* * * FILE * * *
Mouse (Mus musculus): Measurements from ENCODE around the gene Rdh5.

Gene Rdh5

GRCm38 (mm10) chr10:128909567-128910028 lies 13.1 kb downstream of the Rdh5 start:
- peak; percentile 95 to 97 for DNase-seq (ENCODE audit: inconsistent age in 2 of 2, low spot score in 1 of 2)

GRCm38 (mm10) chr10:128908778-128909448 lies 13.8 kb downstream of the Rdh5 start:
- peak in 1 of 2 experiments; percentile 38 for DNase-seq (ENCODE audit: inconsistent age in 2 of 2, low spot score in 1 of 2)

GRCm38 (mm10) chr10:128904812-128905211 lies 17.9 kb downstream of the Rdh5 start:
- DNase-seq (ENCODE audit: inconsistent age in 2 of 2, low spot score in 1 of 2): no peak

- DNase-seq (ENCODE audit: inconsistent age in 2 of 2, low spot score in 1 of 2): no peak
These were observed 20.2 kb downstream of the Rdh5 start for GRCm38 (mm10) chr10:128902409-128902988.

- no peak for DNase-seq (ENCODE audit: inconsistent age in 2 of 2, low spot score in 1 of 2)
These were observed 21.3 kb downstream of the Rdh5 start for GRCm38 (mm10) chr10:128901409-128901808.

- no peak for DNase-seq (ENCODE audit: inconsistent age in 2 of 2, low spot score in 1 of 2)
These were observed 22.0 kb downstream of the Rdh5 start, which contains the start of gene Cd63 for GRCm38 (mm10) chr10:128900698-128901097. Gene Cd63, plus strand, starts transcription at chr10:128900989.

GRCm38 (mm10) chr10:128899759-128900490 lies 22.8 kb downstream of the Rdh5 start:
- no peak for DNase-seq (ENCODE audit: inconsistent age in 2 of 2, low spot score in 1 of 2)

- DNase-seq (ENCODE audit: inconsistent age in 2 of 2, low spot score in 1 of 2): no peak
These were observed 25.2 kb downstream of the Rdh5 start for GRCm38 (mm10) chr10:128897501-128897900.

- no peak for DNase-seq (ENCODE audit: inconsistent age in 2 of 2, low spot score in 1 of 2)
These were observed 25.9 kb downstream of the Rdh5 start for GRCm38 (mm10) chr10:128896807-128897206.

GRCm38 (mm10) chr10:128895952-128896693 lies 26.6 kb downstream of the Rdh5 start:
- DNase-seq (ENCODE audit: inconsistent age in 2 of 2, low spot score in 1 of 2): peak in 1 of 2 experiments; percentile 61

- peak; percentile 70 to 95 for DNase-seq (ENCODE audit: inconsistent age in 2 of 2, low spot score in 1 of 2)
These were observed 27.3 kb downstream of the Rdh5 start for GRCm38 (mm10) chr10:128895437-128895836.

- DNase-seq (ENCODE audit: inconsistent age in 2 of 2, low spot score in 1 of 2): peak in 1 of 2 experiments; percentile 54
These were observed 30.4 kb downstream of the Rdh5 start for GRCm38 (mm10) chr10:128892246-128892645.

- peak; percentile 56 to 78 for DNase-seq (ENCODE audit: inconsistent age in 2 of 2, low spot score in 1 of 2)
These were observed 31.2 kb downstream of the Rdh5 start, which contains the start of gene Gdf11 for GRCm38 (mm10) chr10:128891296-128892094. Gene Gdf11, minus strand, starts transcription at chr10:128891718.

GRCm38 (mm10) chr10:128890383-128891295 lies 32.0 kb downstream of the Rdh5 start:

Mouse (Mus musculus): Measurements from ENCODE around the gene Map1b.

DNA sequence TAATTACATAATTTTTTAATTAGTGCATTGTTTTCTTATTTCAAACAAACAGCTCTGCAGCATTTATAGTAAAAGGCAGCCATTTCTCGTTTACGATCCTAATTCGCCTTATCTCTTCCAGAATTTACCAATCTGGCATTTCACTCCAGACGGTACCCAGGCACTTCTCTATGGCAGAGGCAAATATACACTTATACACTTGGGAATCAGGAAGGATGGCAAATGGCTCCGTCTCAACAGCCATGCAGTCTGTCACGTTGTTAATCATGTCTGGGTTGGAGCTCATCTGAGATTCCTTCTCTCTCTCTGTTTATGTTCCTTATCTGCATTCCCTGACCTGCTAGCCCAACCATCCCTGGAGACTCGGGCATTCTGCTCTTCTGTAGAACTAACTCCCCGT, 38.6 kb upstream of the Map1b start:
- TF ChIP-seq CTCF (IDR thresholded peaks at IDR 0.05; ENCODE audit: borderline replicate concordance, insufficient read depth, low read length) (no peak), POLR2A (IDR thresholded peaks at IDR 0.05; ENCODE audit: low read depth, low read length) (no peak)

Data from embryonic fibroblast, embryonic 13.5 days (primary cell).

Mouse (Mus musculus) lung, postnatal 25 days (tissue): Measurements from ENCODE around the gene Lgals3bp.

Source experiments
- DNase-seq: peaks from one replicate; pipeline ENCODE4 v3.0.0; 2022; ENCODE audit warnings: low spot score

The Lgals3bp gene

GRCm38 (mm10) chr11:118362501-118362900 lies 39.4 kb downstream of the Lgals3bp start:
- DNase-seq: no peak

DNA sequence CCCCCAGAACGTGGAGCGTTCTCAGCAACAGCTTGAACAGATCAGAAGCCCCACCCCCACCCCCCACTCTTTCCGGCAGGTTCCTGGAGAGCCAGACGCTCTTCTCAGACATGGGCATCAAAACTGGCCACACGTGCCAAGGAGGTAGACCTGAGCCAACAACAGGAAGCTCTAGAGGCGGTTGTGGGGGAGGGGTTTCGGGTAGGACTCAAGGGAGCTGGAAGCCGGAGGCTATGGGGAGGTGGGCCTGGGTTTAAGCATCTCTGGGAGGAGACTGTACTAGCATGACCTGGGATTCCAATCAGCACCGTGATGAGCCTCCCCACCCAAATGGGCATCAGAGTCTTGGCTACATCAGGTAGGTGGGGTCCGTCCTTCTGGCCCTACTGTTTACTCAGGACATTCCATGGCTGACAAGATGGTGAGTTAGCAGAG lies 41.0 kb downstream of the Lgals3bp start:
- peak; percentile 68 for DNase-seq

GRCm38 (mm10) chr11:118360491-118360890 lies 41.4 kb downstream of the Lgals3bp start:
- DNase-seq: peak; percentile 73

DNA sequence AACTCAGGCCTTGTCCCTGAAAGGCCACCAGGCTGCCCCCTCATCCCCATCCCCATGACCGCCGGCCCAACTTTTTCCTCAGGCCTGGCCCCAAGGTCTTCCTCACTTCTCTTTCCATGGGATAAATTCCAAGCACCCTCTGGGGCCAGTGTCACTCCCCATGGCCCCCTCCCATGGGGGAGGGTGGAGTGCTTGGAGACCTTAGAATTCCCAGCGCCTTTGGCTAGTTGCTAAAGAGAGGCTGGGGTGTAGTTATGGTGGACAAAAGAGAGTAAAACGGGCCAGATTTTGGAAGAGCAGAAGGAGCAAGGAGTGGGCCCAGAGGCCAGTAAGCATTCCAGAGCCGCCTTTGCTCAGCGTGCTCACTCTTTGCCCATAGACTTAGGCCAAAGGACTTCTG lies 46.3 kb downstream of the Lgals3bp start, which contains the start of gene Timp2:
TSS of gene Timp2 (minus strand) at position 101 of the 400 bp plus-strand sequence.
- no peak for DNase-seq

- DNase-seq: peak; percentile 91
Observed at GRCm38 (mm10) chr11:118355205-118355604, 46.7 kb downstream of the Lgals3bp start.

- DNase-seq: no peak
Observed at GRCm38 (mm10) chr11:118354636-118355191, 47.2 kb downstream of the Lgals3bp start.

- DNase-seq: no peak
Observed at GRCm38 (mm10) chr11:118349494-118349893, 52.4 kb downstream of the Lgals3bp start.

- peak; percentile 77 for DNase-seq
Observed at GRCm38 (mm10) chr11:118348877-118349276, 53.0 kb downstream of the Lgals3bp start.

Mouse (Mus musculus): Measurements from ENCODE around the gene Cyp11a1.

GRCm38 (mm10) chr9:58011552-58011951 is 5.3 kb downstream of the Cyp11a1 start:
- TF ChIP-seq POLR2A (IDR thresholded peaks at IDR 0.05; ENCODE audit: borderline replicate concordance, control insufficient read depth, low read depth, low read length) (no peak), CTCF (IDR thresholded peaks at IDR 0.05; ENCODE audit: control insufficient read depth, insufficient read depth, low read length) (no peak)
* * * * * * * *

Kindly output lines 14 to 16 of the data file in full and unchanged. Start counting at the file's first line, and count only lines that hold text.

These were observed 22.0 kb downstream of the Rdh5 start, which contains the start of gene Cd63 for GRCm38 (mm10) chr10:128900698-128901097. Gene Cd63, plus strand, starts transcription at chr10:128900989.

GRCm38 (mm10) chr10:128899759-128900490 lies 22.8 kb downstream of the Rdh5 start:
- no peak for DNase-seq (ENCODE audit: inconsistent age in 2 of 2, low spot score in 1 of 2)